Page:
In the spirit of aggressive marketing, retailers have been decking their aisles with spooky decorations and bulk candy since Labor Day in an attempt to capitalize on the Halloween boom. And there’s perhaps no retailer more invested in the creepiest day of the year than Party City (NYSE: PRTY).
The pandemic threw Party City for a loop last year as consumers stopped shopping in stores and shifted to online orders due to safety concerns. That forced the retail giant to change its fall season strategy.
Normally, Party City increases its physical store presence during the fall by opening pop-up shops all over the country. Last October, it reduced its Halloween pop-ups by 90%, opening just 25 temporary locations instead of its usual 250 or so.
This year, however, Party City is back in business in the physical sense. The retailer plans to open four times as many pop-ups as it did last year, and that’s good news for real estate investors.
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Taking over the market again
Party City intends to open up to 100 pop-up stores this fall. On the one hand, that might read as a risky move. With the delta variant surging, consumers may continue to be wary of in-person shopping, and some pop-up locations may not enjoy the foot traffic the retailer is hoping for.
On the other hand, we’re in a different place with the pandemic than we were last Halloween. Much of the U.S. population is vaccinated, and the economy is doing better, which means consumers may be more comfortable sinking money into the transient joy that comes with littering their lawns with inflatable witches, ghosts, and goblins for a week or so.
Plus, given the impact the pandemic has had on children, many consumers — even those without kids — may be more apt to get into the Halloween spirit and make the day a special one for youngsters. That could drive more people into those pop-up stores.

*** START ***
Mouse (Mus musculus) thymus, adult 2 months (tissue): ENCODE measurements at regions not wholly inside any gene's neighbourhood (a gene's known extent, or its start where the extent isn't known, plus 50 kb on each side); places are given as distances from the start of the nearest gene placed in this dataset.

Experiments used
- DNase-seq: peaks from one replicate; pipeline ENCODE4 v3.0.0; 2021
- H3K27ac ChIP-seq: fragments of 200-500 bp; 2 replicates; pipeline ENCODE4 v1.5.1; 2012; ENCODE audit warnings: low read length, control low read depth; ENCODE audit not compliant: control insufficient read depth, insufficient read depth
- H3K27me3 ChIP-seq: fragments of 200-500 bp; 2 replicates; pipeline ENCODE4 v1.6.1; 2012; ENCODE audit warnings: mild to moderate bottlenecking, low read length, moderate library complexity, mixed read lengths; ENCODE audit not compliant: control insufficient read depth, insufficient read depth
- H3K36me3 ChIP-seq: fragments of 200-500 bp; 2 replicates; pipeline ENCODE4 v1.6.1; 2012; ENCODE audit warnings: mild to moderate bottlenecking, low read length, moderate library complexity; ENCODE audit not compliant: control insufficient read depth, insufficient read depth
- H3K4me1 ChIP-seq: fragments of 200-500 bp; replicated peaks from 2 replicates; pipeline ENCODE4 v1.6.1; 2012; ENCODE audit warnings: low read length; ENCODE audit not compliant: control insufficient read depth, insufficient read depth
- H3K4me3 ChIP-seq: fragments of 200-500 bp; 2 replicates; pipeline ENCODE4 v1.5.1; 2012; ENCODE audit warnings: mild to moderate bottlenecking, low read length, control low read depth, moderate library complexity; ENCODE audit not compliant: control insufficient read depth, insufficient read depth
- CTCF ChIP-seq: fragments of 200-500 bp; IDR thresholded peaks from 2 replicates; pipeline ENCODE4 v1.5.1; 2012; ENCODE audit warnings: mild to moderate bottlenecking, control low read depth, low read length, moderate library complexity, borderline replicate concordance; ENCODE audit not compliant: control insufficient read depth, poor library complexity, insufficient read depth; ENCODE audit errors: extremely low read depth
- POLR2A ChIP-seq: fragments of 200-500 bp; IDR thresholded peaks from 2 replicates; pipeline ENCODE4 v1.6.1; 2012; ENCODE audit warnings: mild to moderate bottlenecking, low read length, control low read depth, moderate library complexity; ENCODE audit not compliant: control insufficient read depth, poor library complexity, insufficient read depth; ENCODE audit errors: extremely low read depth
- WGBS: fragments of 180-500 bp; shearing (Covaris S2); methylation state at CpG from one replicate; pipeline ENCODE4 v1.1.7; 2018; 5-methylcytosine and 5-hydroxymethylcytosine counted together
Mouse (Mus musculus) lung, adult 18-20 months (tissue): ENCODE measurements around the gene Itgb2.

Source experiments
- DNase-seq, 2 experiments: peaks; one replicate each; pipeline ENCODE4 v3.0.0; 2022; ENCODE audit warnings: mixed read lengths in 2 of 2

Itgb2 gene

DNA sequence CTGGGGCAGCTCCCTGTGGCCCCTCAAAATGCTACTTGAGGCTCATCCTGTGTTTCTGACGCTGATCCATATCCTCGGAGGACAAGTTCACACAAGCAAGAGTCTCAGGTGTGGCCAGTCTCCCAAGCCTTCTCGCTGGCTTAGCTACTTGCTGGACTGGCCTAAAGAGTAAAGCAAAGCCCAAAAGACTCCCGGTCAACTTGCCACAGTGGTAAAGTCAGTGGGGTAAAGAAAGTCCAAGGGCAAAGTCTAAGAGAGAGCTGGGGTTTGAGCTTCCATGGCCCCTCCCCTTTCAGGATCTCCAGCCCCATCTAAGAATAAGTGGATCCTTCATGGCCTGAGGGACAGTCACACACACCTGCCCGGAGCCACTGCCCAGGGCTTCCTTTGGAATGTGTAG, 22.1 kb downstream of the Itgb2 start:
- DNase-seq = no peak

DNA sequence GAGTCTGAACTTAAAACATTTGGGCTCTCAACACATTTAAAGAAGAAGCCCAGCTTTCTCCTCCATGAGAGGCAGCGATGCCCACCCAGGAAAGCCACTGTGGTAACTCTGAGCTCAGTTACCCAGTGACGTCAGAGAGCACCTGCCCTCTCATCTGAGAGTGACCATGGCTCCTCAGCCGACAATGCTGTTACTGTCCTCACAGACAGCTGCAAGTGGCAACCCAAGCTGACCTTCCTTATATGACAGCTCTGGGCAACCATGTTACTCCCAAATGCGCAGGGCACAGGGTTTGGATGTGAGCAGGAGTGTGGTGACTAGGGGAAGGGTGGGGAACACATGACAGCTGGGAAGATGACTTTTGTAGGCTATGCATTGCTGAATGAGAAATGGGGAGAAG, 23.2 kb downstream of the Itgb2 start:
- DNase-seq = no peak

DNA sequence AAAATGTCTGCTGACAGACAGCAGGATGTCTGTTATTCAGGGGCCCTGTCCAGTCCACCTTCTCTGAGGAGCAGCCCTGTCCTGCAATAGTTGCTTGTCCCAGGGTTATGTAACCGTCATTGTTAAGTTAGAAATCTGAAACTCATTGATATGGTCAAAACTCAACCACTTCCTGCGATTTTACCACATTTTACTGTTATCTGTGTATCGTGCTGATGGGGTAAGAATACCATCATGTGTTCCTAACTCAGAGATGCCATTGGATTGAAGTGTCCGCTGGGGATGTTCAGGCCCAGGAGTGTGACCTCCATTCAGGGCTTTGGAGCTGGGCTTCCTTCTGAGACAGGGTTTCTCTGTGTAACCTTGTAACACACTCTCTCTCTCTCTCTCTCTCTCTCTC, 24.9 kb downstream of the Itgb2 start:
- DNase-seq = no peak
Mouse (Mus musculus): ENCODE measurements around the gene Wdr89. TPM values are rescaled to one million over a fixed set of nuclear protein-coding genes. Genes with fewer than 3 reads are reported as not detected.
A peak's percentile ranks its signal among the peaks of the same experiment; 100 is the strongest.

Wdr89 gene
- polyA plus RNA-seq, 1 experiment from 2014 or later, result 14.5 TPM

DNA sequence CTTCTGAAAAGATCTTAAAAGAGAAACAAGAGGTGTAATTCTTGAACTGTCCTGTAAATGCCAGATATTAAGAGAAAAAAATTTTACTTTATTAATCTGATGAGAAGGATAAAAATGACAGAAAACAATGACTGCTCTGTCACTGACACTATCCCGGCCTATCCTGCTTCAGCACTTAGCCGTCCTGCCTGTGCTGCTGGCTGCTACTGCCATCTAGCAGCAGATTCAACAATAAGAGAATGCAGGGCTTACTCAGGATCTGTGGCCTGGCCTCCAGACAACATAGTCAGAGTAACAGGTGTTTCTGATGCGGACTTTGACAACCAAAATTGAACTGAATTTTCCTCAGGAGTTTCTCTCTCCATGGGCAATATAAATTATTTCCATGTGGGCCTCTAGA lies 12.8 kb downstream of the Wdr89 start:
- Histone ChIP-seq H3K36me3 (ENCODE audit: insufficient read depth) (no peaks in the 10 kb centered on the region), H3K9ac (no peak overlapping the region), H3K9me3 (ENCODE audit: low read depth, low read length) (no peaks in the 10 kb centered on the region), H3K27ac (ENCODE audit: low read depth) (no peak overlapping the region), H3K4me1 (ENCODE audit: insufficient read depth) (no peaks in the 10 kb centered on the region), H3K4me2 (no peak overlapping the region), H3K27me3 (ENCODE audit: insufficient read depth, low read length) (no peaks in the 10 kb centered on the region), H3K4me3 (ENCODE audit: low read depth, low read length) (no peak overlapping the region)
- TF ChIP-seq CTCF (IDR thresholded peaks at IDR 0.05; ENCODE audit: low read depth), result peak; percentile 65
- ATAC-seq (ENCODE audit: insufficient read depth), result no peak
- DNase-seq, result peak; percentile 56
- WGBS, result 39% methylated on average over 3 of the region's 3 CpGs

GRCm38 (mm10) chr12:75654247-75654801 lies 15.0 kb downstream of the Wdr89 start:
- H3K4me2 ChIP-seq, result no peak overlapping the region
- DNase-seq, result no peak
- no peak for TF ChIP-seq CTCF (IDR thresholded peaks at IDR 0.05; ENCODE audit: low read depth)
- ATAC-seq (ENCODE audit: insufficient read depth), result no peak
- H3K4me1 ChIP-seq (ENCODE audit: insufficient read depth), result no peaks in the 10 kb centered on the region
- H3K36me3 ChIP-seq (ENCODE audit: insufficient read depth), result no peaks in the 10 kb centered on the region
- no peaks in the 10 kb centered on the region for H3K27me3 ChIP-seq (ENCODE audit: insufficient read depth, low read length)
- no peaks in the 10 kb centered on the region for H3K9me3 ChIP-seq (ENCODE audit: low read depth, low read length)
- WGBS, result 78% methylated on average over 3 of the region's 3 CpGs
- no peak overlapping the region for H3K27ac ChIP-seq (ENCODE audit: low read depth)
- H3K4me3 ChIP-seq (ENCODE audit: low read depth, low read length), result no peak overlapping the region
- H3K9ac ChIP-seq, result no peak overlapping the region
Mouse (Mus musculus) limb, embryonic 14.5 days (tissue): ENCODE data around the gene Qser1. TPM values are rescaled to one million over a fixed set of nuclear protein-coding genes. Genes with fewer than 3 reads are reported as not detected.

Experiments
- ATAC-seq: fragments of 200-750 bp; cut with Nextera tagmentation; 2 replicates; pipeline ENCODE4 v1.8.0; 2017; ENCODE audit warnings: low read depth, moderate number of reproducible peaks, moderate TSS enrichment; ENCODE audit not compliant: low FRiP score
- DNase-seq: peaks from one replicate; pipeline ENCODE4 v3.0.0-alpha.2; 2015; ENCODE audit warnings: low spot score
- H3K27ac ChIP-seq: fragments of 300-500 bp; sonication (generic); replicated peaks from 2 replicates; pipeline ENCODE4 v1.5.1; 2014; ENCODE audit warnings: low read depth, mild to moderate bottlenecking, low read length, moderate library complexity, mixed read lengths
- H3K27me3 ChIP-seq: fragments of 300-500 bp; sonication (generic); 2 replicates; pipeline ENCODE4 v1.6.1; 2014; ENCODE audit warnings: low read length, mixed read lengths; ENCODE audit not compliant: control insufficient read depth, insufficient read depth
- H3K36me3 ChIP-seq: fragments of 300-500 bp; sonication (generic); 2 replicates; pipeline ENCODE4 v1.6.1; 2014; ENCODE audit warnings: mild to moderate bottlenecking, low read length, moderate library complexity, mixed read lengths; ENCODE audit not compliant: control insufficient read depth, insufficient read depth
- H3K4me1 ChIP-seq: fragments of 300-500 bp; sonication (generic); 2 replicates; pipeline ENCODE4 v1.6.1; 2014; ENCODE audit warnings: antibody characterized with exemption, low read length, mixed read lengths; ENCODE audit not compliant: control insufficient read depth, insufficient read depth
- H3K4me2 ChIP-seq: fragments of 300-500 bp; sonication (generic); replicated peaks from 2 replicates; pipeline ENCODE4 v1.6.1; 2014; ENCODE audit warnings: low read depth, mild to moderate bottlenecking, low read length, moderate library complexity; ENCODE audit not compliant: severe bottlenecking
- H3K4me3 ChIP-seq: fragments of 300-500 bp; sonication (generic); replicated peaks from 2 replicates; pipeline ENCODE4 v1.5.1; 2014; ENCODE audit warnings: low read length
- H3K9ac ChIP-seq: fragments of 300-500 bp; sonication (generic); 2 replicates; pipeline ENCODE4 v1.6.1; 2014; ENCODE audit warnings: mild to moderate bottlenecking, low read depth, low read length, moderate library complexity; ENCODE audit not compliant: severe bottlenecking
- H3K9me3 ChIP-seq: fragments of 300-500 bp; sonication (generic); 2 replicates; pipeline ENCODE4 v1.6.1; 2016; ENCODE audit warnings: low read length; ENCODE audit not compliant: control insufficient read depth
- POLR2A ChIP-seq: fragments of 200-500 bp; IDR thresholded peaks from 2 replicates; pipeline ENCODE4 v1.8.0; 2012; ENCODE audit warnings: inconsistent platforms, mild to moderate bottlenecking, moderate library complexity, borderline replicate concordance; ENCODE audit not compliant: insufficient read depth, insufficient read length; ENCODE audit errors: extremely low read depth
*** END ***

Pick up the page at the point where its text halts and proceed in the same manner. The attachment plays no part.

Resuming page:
Of course, whether Party City enjoys the revenue it’s hoping for from those temporary stores is yet to be determined. But the fact that they’re springing up in higher numbers is something real estate investors should be happy about.
Commercial landlords frequently rely on seasonal stores to generate added revenue. And now, they might need pop-ups more than ever.
Many retailers were forced to shutter in the course of the pandemic, leaving shopping center operators with vacancies to grapple with. Party City’s pop-up stores might manage to help compensate for some of that lost revenue.
The Millionacres bottom line
In addition to its Halloween pop-ups, Party City is building on its new next-gen store concept. These stores feature less inventory but a more targeted, streamlined selection for customers.
As of mid-summer, next-gen locations accounted for 57 stores in Party City’s lineup, but the goal is to reach 98 stores by the end of the year. Given that many retailers are currently grappling with supply chain issues that could impact inventory, it makes sense for Party City to pare down its merchandise — at least once the Halloween rush is over.